This article was featured in the 2022 Spring Newsletter by Robert Smith-SLELO PRISM. 

2022 Hemlock Woolly Adelgid (HWA) Survey Results: This year, Team SLELO surveyed 14 sites for HWA.  Only one of these sites, Noyes Bird Sanctuary, was found to have HWA present.  At this site, five trees were found to have HWA present on its lower leaves.  All trees surveyed appeared to be in good health.  This sanctuary is owned by the Onondaga Audubon Society and we will be going back with a small group of volunteers to assist them in determining the quantity and size of the trees, and to delineate the hemlock stand.  To date HWA has been found at 6 Sites by SLELO PRISM and NYS OPRHP. Sites indicate HWA is progressing up the Lake Ontario shoreline to include: Camp Hollis, Independence Park, Mexico Point State Park, Selkirk Shores SP, Noyes Bird Sanctuary, Oswego County Reforestation  Area. The Summary Report should be available soon on the SLELO  PRISM website.

Early Detection Surveys remain on a two-year rotation for our Priority Conservation Areas. This year, Brittney and Robert will return to the nine sites surveyed in 2020 to include:

  • Black Lake
  • Black Pond WMA
  • Chaumont Barrens
  • Chaumont Bay
  • Deer Creek WMA
  • El Dorado Preserve
  • Lakeview WMA
  • Oneida Lake and Three Mile Bay WMA
  • Salmon River Estuary

Most of these are both aquatic and terrestrial with a few that are just aquatic or terrestrial.  There are several other sites that have never been surveyed and we will visit some of these sites time permitting.

 

2022 Invasive Species Control Work: As a result of last summer’s early detection surveys and treatments conducted by Miller’s Turf, we retired some treatment areas and added some new sites.  This year, we will be treating 12 more sites than last year (26 new sites, 5 retired sites, 9 sites merged into 3 sites, 3 sites inactive/resurveying).  Species managed include pale swallow-wort, Japanese knotweed, phragmites, oriental bittersweet, and yellow iris. 

As a result of last summer’s early detection surveys and treatments conducted by our licensed subcontractor, we retired some treatment areas and added some new sites.  This year, we will be treating 12 more sites than last year (26 new sites, 5 retired sites, 9 sites merged into 3 sites (3 sites inactive/resurveying).  Species managed include pale swallow-wort, Japanese knotweed, phragmites, oriental bittersweet, and yellow iris. 

As part of SLELO PRISM’s use of integrated pest management, we will also be conducting volunteer hand pulls of swallowwort and yellow iris at certain Priority Conservation Areas (PCAs) where they are present in low numbers with sparse/scattered distribution.  The sites involved are Deer Creek WMA, El Dorado Preserve/Black Pond WMA, and Oneida Lake/Three Mile Bay WMA.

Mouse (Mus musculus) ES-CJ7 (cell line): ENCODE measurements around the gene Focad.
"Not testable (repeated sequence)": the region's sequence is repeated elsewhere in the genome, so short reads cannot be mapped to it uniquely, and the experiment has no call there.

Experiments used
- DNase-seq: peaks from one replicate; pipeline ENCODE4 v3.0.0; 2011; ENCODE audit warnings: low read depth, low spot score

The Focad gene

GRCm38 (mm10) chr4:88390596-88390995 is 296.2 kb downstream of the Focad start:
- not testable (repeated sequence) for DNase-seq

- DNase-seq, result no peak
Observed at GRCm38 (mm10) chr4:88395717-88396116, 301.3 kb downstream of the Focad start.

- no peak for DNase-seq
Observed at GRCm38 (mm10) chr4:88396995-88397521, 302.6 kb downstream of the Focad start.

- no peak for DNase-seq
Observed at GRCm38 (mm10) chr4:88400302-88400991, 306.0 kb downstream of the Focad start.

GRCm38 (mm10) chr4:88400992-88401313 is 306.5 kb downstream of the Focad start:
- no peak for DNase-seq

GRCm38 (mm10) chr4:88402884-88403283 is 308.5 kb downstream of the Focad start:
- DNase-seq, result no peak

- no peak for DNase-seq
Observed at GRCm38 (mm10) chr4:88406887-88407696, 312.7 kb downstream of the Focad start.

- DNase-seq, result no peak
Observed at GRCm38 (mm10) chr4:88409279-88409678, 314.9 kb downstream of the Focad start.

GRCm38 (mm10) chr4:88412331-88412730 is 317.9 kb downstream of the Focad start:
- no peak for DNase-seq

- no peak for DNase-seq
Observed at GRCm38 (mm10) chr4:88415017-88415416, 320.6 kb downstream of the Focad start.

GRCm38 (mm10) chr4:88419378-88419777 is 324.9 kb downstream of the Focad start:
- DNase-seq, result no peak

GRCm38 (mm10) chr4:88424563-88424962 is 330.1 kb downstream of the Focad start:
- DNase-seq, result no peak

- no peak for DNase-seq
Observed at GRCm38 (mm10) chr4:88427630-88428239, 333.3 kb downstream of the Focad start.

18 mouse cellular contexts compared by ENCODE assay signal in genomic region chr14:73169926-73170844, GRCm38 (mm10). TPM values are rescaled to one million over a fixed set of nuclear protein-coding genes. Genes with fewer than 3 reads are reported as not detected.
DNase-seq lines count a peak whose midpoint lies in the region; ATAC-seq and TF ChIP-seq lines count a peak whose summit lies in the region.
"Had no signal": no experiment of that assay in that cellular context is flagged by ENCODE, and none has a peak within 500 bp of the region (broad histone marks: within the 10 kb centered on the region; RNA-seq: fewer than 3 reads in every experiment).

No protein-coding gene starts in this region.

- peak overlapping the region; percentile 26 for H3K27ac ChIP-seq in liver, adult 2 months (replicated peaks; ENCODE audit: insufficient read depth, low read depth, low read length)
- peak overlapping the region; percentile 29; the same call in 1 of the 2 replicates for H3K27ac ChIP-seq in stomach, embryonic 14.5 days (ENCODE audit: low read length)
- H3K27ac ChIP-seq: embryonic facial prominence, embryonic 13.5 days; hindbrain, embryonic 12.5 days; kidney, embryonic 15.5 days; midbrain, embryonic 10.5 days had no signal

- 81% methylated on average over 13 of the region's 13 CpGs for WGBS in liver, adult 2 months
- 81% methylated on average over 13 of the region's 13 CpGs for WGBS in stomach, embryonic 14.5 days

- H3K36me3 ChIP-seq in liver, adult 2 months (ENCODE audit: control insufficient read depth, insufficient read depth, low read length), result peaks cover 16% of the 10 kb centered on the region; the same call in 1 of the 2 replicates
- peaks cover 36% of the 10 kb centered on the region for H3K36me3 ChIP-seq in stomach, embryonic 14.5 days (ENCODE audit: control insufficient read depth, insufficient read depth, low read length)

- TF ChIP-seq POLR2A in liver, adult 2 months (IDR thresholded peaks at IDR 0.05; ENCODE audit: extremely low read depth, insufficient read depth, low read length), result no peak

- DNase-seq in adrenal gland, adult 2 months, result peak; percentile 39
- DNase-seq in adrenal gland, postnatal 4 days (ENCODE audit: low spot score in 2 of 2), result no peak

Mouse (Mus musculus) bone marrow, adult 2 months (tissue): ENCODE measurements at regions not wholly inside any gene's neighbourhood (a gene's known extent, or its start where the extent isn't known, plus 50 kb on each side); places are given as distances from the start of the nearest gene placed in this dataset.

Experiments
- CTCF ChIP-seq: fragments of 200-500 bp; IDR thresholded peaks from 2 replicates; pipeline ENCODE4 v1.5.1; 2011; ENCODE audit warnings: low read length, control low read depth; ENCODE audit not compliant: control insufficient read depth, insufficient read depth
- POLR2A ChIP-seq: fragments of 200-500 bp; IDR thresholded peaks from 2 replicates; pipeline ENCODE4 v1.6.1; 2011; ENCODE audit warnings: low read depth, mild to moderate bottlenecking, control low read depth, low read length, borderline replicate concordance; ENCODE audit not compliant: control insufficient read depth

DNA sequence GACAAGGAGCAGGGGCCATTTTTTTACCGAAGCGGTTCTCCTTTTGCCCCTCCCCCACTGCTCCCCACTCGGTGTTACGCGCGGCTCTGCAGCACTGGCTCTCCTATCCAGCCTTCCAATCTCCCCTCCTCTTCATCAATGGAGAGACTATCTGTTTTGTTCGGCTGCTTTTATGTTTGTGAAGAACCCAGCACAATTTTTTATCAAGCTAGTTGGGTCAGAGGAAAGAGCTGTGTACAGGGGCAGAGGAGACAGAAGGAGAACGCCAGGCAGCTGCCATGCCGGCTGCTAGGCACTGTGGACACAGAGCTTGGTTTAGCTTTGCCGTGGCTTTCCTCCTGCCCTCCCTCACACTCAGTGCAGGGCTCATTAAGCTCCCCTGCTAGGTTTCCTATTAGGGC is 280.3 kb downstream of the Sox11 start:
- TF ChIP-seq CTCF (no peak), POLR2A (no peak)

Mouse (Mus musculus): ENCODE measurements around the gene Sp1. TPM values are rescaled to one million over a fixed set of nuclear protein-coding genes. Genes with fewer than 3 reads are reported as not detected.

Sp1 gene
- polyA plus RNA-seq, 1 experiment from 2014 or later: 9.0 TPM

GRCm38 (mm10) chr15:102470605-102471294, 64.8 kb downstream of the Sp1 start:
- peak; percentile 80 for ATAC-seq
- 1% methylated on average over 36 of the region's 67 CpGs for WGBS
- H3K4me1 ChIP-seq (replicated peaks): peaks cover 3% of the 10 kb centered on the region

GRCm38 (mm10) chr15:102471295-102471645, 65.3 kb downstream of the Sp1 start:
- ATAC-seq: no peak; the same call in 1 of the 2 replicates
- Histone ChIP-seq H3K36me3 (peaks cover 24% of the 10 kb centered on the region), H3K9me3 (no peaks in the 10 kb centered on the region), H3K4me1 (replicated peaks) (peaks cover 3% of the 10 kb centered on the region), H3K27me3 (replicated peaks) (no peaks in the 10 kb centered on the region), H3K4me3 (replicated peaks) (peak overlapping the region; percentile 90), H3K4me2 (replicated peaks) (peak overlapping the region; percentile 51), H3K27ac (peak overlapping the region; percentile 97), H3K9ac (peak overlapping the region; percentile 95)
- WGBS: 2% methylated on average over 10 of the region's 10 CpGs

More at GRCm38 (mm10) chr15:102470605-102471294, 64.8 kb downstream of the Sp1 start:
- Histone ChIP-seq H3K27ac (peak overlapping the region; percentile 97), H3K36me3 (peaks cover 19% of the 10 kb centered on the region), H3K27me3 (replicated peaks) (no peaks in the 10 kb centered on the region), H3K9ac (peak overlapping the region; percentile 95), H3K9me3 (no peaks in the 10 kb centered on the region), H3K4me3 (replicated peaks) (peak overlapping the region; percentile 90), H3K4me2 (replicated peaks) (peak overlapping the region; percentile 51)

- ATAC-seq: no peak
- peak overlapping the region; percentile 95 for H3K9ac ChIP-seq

Anyone interested in participating should contact Megan Pistolese –Shaw at megan.pistolese@tnc.org.

As part of DEC’s Giant Hogweed Program, we will be monitoring and treating, if necessary, at 44 sites in Lewis and Jefferson counties. To date, giant hogweed has been eradicated (that is free of giant hogweed for three or more years) at 49% of our sites.  Of those eradicated sites, 58% involved manual treatment using the root cut method to reduce the use of herbicides.

Biological Controls for Invasive Species Management in SLELO PRISM: Continuing with the theme of using integrated pest management, we have several planned biocontrol releases in the SLELO PRISM Area.  Starting with Pale Swallowwort, we will again be releasing Hypena opulenta, the moth that feeds exclusively on swallowwort as larvae.  Two cages will be set up at Grenadier Island and two cages will be set up at Wehle State Park.  This will occur in early June.  Next, we will be releasing  three species of parasitoid wasps that target Emerald Ash Borer at Rice Creek Field Station (SUNY Oswego).  This will occur from spring through fall and will continue into next year with another series of releases at that location.  We are also planning to release two biological control species (a silver fly species and a laricobius beetle), starting in the spring of next year at Independence Park, which is in the heart of where HWA has been found.  Lastly, we have noticed an increase in several areas of purple loosestrife.  To help control the numbers of this species, we will be releasing Galerucella beetles this year.  These beetles are a well-known biocontrol for purple loosestrife and have been used for many years.  Our hope with all these biocontrol species releases is that they will establish a population in the area and act as a long-term control for these invasives.    

Urban Forest Sustainability Initiative (UFSI): This program is about strategies that increase urban forest resiliency to invasive pests, pathogens, and climate change.  We offer participating communities a guide outlining these strategies, a presentation about the program, and up to $5,000 reimbursement for the purchase of non-invasive tree species.  The two communities that we are working with are, Utica, which is planning a fall planting, and Ogdensburg, which is currently in early conversations about the program.  The only requirements for the reimbursement are that the community allows us to give a presentation about the program and receipts showing the purchase of non-invasive tree species. 

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